Yes. I worked at El Encanto which is a 5-star restaurant and hotel in Santa Barbara. (It had) super pretty views and OK management, but it was worth it because I made a good amount of money to support myself while living down there.
The King fire has become close to being one of the largest fires in California this season and has affected thousands of people around the Tahoe Basin. The road closures along with the dense smoke has made life in Tahoe a little less than enjoyable.
The massive blaze started on Saturday, Sept. 13, just outside of Pollock Pines on Forebay Road in El Dorado County. It has continued on, crossing into Placer County on Sept. 19, according to California Department of Forestry and Fire Protection (CDF).
The El Dorado County Sheriff’s Department states that arson suspect: Wayne Allen Huntsman, 37, was arrested and pleaded not guilty to the charges placed on him. He has a $10 million bail and his trials are being held in the El Dorado County Superior Court.
According to CDF, as of Wednesday, Sept. 24, the King fire has burnt over 92,960 acres spreading up the South Fork of the American River Canyon just West of the lake’s western shores. Nearly 3,000 people have been evacuated from their jobs and homes and more than 21,000 structures are threatened by the spreading flames.
According to Yubanet.com, the fire’s main edge was heading north between French Meadows Reservoir and Hell Hole Reservoir and into the 2001 Star Fire scar. Crews began working on contingency lines north of the fire, clearing brush along Soda Spring Road.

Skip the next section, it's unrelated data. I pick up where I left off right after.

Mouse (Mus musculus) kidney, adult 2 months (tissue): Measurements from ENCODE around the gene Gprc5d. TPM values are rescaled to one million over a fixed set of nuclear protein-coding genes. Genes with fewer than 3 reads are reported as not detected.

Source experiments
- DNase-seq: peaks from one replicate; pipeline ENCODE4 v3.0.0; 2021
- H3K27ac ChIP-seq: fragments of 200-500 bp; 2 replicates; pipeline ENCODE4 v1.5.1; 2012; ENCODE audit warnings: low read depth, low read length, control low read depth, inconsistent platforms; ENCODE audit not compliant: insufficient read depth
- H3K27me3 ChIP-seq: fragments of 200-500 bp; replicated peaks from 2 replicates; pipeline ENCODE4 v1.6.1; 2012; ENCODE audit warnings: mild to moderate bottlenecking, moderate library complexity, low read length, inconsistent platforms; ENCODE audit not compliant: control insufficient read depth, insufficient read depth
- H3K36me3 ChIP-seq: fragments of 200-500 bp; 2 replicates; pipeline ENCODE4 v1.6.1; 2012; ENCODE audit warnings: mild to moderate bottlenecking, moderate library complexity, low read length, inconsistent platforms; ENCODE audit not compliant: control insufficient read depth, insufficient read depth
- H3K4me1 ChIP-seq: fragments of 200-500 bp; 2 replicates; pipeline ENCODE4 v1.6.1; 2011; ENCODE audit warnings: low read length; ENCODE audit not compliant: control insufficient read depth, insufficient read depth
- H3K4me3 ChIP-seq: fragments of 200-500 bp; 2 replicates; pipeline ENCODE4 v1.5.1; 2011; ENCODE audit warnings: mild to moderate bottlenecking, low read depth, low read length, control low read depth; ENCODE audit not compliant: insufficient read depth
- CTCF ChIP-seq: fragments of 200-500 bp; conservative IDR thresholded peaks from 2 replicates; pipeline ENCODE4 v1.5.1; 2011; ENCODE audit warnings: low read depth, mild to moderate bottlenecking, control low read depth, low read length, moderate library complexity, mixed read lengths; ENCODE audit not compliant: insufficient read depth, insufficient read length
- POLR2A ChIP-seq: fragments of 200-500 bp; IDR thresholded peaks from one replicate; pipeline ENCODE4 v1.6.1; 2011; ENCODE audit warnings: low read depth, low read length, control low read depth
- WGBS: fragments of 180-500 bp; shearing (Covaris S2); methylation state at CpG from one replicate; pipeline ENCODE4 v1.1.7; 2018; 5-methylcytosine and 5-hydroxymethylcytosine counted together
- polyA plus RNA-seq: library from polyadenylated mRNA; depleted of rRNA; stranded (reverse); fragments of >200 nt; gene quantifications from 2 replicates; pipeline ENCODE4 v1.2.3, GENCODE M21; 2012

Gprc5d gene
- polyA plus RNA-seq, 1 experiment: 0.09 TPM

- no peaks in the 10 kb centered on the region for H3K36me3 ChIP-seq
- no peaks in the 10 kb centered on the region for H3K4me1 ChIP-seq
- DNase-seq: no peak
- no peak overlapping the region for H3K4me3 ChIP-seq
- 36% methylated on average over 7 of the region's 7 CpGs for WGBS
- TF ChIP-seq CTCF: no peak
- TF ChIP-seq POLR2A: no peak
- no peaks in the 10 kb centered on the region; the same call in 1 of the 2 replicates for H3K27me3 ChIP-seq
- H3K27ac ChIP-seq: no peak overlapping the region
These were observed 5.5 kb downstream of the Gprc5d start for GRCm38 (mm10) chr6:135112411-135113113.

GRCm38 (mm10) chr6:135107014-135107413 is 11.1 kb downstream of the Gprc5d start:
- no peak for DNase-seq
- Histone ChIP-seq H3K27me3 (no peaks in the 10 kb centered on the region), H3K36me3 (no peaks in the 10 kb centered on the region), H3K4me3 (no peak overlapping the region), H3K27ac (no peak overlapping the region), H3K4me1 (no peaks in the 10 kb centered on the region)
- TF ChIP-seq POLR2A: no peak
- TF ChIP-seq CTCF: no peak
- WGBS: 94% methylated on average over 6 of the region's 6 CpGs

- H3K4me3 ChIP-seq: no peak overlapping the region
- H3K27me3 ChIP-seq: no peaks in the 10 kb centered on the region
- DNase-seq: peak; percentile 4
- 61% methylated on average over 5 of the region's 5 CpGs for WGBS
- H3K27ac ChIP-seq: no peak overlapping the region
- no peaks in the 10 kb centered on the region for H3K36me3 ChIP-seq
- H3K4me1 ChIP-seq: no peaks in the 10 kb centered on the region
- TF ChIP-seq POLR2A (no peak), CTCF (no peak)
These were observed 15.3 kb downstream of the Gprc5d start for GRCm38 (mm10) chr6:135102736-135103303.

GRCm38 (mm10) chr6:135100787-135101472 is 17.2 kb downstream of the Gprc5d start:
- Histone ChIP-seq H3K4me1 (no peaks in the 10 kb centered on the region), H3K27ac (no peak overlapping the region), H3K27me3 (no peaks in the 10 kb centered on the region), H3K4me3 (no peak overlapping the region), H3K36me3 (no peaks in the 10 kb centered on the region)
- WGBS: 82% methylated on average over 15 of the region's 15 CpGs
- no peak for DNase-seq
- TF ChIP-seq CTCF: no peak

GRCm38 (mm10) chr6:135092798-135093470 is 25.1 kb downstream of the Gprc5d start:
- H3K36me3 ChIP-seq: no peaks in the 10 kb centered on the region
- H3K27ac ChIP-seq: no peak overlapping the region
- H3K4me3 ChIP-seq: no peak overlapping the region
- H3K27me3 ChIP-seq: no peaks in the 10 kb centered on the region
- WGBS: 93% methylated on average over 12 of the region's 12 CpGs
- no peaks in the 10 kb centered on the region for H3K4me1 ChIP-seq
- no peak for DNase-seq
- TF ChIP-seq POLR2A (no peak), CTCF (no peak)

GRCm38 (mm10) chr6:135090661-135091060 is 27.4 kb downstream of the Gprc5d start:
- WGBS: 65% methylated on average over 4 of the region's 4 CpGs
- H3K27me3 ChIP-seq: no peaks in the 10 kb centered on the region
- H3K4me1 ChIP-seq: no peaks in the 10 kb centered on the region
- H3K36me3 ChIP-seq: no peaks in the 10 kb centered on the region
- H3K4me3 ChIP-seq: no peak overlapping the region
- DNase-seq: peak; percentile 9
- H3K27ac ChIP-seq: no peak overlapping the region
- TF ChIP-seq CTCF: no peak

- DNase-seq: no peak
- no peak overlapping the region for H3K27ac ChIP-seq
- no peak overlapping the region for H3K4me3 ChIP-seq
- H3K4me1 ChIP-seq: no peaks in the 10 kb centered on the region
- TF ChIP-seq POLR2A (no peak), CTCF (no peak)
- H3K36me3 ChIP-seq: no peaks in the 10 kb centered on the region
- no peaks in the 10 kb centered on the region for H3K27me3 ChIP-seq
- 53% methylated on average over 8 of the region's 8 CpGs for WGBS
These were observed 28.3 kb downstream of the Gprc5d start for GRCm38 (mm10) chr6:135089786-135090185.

The new and vibrant Holman Arts & Media Center building is a representation of an expanding art department filled with ambition. With only two semesters of academia the Holman Arts & Media Center encourages a new era of creative, intellectual thinking with grand long term intentions of inspiring interdisciplinary programs and large communal goals. While the former David Hall building could not support the expanding art department and demand, the Holman building was set in place to achieve this growing need.
“We were basically at capacity with what we could do with the other building, the oldest building on campus. It had a lot of limitations with it. Getting this building and really maximizing the way we flow from one discipline to the other has enabled us to take the next step, which is to develop an MFA (Master of Fine Arts),” Professor Russell Dudley said.
The building was made possible by a generous gift from Robin and Robert Holman, and opened its doors to students in the spring semester of 2014.
“We envision that this center will be the new artistic and intellectual hub not just for Sierra Nevada College but for Incline Village and the Lake Tahoe basin. We looked around and saw the exciting things that are happening at Sierra Nevada College and we knew we wanted to partner with SNC to make change happen,” SNC Board of Trustees member and donor Robin Holman said.
The central ideas inspiring the design of the building were to create an academic flow within the space that also invites the public and the community into the academic practices, according to Dudley.
When entering the the Holman Arts & Media Center building, one can observe students working cohesively in all ranges of art. Students have the space to work on computers, photography, create sculptures and drawings. Art history lectures echo around the building. The new art building allows artists of all genres to share an inviting, inventive space.
“It’s nice to have an art building that is surrounded by all art students and the same creative process,” Senior Claire Bagg said.
The faculty and administration worked tirelessly for two years toward their unified vision of the Holman Arts building, according to Rick Parsons, associate professor of art.